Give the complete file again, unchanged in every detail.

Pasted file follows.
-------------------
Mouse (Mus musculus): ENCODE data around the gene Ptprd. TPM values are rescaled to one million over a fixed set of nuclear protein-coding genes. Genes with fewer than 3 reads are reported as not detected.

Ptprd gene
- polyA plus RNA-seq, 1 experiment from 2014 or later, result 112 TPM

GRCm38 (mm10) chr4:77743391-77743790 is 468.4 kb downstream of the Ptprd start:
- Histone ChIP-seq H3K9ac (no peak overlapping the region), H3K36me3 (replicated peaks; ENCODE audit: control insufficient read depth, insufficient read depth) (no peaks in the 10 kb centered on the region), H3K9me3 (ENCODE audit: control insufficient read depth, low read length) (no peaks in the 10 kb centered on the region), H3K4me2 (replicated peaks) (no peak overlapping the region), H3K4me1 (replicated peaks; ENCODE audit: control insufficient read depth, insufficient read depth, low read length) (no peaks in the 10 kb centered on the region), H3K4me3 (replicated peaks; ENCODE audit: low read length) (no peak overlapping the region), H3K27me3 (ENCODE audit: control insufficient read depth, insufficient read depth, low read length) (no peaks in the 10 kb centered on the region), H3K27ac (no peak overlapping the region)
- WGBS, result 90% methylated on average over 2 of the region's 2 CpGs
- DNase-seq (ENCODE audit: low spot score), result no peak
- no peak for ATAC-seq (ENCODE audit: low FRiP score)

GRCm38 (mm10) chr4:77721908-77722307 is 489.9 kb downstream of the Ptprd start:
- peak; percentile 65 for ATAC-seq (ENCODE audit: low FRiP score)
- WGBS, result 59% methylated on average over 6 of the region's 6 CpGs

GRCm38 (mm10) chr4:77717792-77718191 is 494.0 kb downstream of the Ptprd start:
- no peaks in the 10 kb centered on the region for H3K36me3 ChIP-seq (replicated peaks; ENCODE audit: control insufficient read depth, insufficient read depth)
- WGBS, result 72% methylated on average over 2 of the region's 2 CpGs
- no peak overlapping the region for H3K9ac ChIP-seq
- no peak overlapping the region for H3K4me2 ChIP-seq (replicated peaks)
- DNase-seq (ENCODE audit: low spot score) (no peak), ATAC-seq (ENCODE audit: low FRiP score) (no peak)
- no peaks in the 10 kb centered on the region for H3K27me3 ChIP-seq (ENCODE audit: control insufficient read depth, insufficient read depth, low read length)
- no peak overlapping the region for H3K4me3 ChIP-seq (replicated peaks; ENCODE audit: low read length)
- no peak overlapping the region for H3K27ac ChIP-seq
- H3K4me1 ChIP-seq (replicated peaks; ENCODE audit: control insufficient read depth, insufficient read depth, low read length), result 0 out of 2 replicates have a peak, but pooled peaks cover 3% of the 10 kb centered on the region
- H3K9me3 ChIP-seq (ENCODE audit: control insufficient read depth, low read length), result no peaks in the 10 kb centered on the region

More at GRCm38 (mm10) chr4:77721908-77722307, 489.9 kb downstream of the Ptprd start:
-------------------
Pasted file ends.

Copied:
Mouse (Mus musculus): ENCODE data around the gene Ptprd. TPM values are rescaled to one million over a fixed set of nuclear protein-coding genes. Genes with fewer than 3 reads are reported as not detected.

Ptprd gene
- polyA plus RNA-seq, 1 experiment from 2014 or later, result 112 TPM

GRCm38 (mm10) chr4:77743391-77743790 is 468.4 kb downstream of the Ptprd start:
- Histone ChIP-seq H3K9ac (no peak overlapping the region), H3K36me3 (replicated peaks; ENCODE audit: control insufficient read depth, insufficient read depth) (no peaks in the 10 kb centered on the region), H3K9me3 (ENCODE audit: control insufficient read depth, low read length) (no peaks in the 10 kb centered on the region), H3K4me2 (replicated peaks) (no peak overlapping the region), H3K4me1 (replicated peaks; ENCODE audit: control insufficient read depth, insufficient read depth, low read length) (no peaks in the 10 kb centered on the region), H3K4me3 (replicated peaks; ENCODE audit: low read length) (no peak overlapping the region), H3K27me3 (ENCODE audit: control insufficient read depth, insufficient read depth, low read length) (no peaks in the 10 kb centered on the region), H3K27ac (no peak overlapping the region)
- WGBS, result 90% methylated on average over 2 of the region's 2 CpGs
- DNase-seq (ENCODE audit: low spot score), result no peak
- no peak for ATAC-seq (ENCODE audit: low FRiP score)

GRCm38 (mm10) chr4:77721908-77722307 is 489.9 kb downstream of the Ptprd start:
- peak; percentile 65 for ATAC-seq (ENCODE audit: low FRiP score)
- WGBS, result 59% methylated on average over 6 of the region's 6 CpGs

GRCm38 (mm10) chr4:77717792-77718191 is 494.0 kb downstream of the Ptprd start:
- no peaks in the 10 kb centered on the region for H3K36me3 ChIP-seq (replicated peaks; ENCODE audit: control insufficient read depth, insufficient read depth)
- WGBS, result 72% methylated on average over 2 of the region's 2 CpGs
- no peak overlapping the region for H3K9ac ChIP-seq
- no peak overlapping the region for H3K4me2 ChIP-seq (replicated peaks)
- DNase-seq (ENCODE audit: low spot score) (no peak), ATAC-seq (ENCODE audit: low FRiP score) (no peak)
- no peaks in the 10 kb centered on the region for H3K27me3 ChIP-seq (ENCODE audit: control insufficient read depth, insufficient read depth, low read length)
- no peak overlapping the region for H3K4me3 ChIP-seq (replicated peaks; ENCODE audit: low read length)
- no peak overlapping the region for H3K27ac ChIP-seq
- H3K4me1 ChIP-seq (replicated peaks; ENCODE audit: control insufficient read depth, insufficient read depth, low read length), result 0 out of 2 replicates have a peak, but pooled peaks cover 3% of the 10 kb centered on the region
- H3K9me3 ChIP-seq (ENCODE audit: control insufficient read depth, low read length), result no peaks in the 10 kb centered on the region

More at GRCm38 (mm10) chr4:77721908-77722307, 489.9 kb downstream of the Ptprd start: